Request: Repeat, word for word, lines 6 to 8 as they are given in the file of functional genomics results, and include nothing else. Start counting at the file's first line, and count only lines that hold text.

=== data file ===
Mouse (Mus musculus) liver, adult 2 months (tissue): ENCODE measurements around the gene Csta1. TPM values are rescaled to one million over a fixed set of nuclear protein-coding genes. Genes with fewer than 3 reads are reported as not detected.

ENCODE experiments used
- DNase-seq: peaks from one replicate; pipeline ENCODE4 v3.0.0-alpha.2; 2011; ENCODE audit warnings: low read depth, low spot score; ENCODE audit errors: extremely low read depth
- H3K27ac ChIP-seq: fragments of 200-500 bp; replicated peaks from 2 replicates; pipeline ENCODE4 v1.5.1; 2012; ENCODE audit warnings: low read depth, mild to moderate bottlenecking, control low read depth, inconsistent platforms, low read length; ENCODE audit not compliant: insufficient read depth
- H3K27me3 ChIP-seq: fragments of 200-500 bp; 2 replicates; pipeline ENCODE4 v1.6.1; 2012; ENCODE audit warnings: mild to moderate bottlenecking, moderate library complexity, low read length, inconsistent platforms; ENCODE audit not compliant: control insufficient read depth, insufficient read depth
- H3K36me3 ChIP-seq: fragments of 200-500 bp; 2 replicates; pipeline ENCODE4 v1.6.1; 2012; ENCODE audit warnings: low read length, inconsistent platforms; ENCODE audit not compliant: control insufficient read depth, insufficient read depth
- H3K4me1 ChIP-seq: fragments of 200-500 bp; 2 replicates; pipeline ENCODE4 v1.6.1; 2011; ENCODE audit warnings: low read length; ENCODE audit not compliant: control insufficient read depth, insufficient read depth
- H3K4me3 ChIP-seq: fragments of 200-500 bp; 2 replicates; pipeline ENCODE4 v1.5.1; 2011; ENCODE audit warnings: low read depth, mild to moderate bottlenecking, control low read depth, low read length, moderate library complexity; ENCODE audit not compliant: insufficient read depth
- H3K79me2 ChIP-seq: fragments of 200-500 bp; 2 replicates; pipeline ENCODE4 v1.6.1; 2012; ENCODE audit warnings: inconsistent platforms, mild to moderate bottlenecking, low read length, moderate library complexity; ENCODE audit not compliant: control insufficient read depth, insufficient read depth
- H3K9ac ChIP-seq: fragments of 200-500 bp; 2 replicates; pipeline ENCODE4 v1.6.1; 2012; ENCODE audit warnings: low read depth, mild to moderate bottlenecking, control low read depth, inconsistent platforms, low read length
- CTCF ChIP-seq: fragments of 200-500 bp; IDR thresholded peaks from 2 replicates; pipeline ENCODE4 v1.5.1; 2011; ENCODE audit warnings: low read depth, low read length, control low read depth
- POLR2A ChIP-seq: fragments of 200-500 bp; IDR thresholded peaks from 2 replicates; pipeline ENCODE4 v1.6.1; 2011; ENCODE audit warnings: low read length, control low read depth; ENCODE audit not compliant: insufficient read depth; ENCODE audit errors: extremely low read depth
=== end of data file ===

- H3K36me3 ChIP-seq: fragments of 200-500 bp; 2 replicates; pipeline ENCODE4 v1.6.1; 2012; ENCODE audit warnings: low read length, inconsistent platforms; ENCODE audit not compliant: control insufficient read depth, insufficient read depth
- H3K4me1 ChIP-seq: fragments of 200-500 bp; 2 replicates; pipeline ENCODE4 v1.6.1; 2011; ENCODE audit warnings: low read length; ENCODE audit not compliant: control insufficient read depth, insufficient read depth
- H3K4me3 ChIP-seq: fragments of 200-500 bp; 2 replicates; pipeline ENCODE4 v1.5.1; 2011; ENCODE audit warnings: low read depth, mild to moderate bottlenecking, control low read depth, low read length, moderate library complexity; ENCODE audit not compliant: insufficient read depth